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(Sun Sentinel)   Florida keeping covid cases secret like they were Matt Gaetz's underage girlfriends   (sun-sentinel.com) divider line
    More: Florida, Vaccination, Immune system, Vaccine, Florida Department of Health, health officials, dose of a vaccine, only public variant tracker, Florida's weekly COVID report  
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2762 clicks; posted to Main » and Politics » on 25 Jun 2021 at 8:30 AM (5 weeks ago)   |   Favorite    |   share:  Share on Twitter share via Email Share on Facebook



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2021-06-25 2:39:34 AM  
Fark user imageView Full Size
 
2021-06-25 5:32:18 AM  
DeSantis is a clear and present danger to this country and he's going to be the farking President in the next term or the one after.
 
2021-06-25 7:54:05 AM  
They're telling everybody, even people who don't want hear about?  They're showing their co-workers naked pictures of the vaccine?
 
2021-06-25 8:27:11 AM  
Fark user imageView Full Size
 
2021-06-25 8:34:52 AM  

Gordon Bennett: [Fark user image 640x391]


This paywall is easy.  Just hit F12, then delete the overlay.
 
2021-06-25 8:39:01 AM  
Yeah we really need to get some of them "Make America Florida" shirts. Nice to see DeSantis is doing what Trump failed to do, hide numbers and play it down.
 
2021-06-25 8:44:33 AM  
I have the feeling DeSantis used to run an Indian boarding school.
 
2021-06-25 8:44:43 AM  
They could just get vaccinated.

Other than that it's not visible, so.  Could be anywhere.
 
2021-06-25 8:46:33 AM  
Fark user imageView Full Size


So I guess only the sun-sentinel subscribers in Florida will survive the variants. Everyone else will continue to not know where the virus is. Sounds good from up here in ND.
 
2021-06-25 8:49:05 AM  
So... not that secret?
 
2021-06-25 8:49:50 AM  
Warning: The paywall is posted with ads.  It's not them.  It's their business model.
 
2021-06-25 8:50:41 AM  
"Right now we are not seeing variants cause more illness, and vaccines appear to still be effective, so from a public perspective there's not much action to take."

That's all you need to know.
 
2021-06-25 8:59:58 AM  
Did you think it was a coincidence that we stopped putting daily numbers out right when summer tourist season started?
 
2021-06-25 9:02:19 AM  

JAYoung: I have the feeling DeSantis used to run an Indian boarding school.


before that he had a whorehouse. no women would work for him so he ran it by hand.
 
2021-06-25 9:11:25 AM  

EvilEgg: Gordon Bennett: [Fark user image 640x391]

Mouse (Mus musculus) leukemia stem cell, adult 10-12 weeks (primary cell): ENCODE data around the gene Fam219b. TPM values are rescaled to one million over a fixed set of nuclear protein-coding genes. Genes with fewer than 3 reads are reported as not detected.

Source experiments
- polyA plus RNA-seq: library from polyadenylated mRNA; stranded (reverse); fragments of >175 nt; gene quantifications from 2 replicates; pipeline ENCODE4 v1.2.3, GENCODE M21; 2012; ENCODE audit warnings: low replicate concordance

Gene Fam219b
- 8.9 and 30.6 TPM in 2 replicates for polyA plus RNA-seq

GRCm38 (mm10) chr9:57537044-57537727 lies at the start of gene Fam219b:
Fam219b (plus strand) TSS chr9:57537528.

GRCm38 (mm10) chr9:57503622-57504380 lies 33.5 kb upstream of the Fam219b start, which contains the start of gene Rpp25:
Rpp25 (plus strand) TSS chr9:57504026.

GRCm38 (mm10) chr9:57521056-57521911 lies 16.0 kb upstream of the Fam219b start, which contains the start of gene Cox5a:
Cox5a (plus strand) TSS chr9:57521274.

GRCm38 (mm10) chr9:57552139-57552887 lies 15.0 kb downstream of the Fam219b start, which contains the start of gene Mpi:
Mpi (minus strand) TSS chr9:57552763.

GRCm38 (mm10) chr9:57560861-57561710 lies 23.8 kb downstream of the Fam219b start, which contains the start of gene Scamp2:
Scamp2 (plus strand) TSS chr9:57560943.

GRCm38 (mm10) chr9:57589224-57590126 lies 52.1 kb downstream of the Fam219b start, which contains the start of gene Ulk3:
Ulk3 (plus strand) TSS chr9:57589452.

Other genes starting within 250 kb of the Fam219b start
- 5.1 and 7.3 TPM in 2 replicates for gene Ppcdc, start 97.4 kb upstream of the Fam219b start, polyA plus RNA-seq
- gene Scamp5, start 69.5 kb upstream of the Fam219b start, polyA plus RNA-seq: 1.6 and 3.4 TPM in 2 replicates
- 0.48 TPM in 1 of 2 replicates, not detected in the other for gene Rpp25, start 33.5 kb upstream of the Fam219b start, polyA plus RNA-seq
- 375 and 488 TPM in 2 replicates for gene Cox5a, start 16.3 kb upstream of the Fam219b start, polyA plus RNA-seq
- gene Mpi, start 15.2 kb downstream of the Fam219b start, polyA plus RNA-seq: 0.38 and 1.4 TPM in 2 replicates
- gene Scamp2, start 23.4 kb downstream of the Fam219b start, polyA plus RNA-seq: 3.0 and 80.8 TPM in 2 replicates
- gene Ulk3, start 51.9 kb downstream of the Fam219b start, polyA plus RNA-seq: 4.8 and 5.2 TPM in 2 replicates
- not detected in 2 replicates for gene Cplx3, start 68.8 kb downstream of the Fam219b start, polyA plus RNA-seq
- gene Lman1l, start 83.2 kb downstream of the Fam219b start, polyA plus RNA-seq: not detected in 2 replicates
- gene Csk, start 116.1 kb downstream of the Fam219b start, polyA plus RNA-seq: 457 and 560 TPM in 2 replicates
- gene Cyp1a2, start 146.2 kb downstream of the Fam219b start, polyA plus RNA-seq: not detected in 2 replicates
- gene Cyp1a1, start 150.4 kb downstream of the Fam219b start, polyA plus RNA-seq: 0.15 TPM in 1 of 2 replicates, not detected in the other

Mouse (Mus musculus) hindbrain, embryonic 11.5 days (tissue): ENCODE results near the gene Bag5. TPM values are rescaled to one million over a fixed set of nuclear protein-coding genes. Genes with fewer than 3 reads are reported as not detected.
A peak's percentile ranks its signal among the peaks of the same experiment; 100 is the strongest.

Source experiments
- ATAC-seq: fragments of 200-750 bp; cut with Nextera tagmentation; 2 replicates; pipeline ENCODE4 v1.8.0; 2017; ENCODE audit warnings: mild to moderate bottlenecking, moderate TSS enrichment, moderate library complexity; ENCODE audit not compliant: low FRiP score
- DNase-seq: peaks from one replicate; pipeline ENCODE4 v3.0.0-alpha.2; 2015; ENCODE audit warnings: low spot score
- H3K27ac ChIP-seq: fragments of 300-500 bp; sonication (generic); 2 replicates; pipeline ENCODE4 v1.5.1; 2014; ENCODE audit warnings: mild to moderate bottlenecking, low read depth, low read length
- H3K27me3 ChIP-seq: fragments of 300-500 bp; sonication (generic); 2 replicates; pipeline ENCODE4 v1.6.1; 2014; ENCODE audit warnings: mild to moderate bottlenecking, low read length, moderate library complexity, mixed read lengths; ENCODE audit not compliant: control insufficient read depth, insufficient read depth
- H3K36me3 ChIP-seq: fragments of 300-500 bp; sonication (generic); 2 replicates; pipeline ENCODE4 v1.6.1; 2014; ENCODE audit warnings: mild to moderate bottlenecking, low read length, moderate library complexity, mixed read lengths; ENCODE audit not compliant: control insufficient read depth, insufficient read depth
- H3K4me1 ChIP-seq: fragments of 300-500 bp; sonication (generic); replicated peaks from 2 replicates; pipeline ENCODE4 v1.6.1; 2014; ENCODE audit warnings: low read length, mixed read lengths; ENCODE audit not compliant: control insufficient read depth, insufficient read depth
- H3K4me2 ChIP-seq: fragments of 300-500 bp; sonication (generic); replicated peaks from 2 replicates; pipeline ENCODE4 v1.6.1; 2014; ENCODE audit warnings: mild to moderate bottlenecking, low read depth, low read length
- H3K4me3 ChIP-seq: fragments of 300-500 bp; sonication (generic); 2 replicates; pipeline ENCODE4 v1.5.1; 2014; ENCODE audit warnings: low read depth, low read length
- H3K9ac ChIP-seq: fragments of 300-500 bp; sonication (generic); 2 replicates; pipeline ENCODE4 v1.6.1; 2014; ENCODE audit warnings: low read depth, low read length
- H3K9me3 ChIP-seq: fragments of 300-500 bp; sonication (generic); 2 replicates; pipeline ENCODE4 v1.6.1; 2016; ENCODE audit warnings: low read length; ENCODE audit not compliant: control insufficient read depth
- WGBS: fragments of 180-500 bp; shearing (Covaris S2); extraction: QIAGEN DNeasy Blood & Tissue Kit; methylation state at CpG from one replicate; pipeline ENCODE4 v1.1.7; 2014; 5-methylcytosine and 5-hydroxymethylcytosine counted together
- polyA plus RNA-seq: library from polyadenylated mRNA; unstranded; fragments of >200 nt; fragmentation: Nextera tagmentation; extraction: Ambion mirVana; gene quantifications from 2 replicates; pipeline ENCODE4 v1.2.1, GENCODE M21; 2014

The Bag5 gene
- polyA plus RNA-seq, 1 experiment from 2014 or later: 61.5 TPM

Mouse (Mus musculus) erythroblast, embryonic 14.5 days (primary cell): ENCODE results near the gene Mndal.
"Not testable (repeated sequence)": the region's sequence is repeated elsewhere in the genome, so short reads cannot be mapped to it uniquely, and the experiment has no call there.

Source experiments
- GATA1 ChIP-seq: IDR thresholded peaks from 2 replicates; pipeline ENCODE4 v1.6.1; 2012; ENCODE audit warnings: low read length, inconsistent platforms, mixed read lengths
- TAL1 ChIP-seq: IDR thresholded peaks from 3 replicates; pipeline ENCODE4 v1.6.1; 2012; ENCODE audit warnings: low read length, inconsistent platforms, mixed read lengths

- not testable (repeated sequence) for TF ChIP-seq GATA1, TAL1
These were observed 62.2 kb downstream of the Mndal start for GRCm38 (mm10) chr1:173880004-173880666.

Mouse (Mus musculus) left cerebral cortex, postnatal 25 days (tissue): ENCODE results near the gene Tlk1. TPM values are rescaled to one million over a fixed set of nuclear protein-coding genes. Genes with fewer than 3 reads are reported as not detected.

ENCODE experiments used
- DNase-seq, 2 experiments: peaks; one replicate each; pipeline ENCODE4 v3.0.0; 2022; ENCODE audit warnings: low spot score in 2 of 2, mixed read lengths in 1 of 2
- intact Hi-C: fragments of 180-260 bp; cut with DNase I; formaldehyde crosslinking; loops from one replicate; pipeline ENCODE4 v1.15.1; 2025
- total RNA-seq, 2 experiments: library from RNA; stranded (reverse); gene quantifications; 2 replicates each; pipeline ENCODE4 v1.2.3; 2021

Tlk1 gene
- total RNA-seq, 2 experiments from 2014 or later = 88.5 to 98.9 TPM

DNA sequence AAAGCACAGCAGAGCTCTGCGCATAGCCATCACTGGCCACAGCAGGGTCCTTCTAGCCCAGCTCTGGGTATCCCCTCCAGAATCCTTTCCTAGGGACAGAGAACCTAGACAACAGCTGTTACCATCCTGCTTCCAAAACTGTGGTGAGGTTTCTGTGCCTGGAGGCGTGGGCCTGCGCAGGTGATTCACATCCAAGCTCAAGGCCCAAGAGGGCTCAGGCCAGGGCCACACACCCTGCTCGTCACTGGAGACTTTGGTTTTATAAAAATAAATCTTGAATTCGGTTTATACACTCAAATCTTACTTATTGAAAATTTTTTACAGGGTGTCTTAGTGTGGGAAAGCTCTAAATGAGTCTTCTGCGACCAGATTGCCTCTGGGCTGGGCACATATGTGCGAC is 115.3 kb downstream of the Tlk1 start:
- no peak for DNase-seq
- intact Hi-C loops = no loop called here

This paywall is easy.  Just hit F12, then delete the overlay.


Which one is the element?
 
2021-06-25 9:12:59 AM  

groppet: Yeah we really need to get some of them "Make America Florida" shirts. Nice to see DeSantis is doing what Trump failed to do, hide numbers and play it down.


He's just following Cuomo's plan.
 
2021-06-25 9:16:50 AM  

Jeebus Saves: "Right now we are not seeing variants cause more illness, and vaccines appear to still be effective, so from a public perspective there's not much action to take."

That's all you need to know.


Ahh, so fark is making a big deal about nothing.  Par for the course.
 
2021-06-25 9:20:32 AM  
Rebekah Jones nods knowingly.
 
2021-06-25 9:20:34 AM  
Fark user image Click that and hoover over the thing you want to delete.
 
2021-06-25 9:21:17 AM  

sleze: EvilEgg: Gordon Bennett: [Fark user image 640x391]

This paywall is easy.  Just hit F12, then delete the overlay.

Which one is the element?


EvilEgg: [Fark user image 84x78] Click that and hoover over the thing you want to delete.

 
2021-06-25 9:31:15 AM  
Here's the Outline link, which works fine. 

https://outline.com/2FkNUY

For those too lazy to click that: 

As the aggressive COVID Delta variant spreads, Floridians don't know where it is and how to avoid it
CINDY KRISCHER GOODMAN JUNE 24, 2021

As the dangerous Delta variant of the coronavirus makes its way through Florida, those who live in and visit the state will not know where it lurks.

Should you vacation in Fort Lauderdale with unvaccinated children? Should you venture to amusement parks where masks are not required?

"There are all kinds of databases, but no information available about which counties have cases," said Marco Salemi, professor of Experimental Pathology at the University of Florida College of Medicine. "That is the information people really need to know."

"We had zero cases of Delta in March and now we have over 100," Salemi said, "Whether that continues depends on which areas of the state the cases are in and whether vaccination levels are at a higher or lower rate."

Researchers and health officials say Delta, also known as B.1.617.2, is more contagious and could trigger more serious illness, posing a threat to counties with low vaccination rates. But the Florida Department of Health is not making public the locations where the variants are spreading. Other states such as Michigan and Missouri reveal that information.

Florida's weekly COVID report shows 24 Florida counties have vaccination rates below 40%, leaving residents vulnerableto Delta. Marin County in California announced Tuesday the region has seen two recent outbreaks tied to the highly contagious Delta variant and while dozens were infected, officials said the situation would have been more severe if 90% of the residents had not received at least one dose of a vaccine.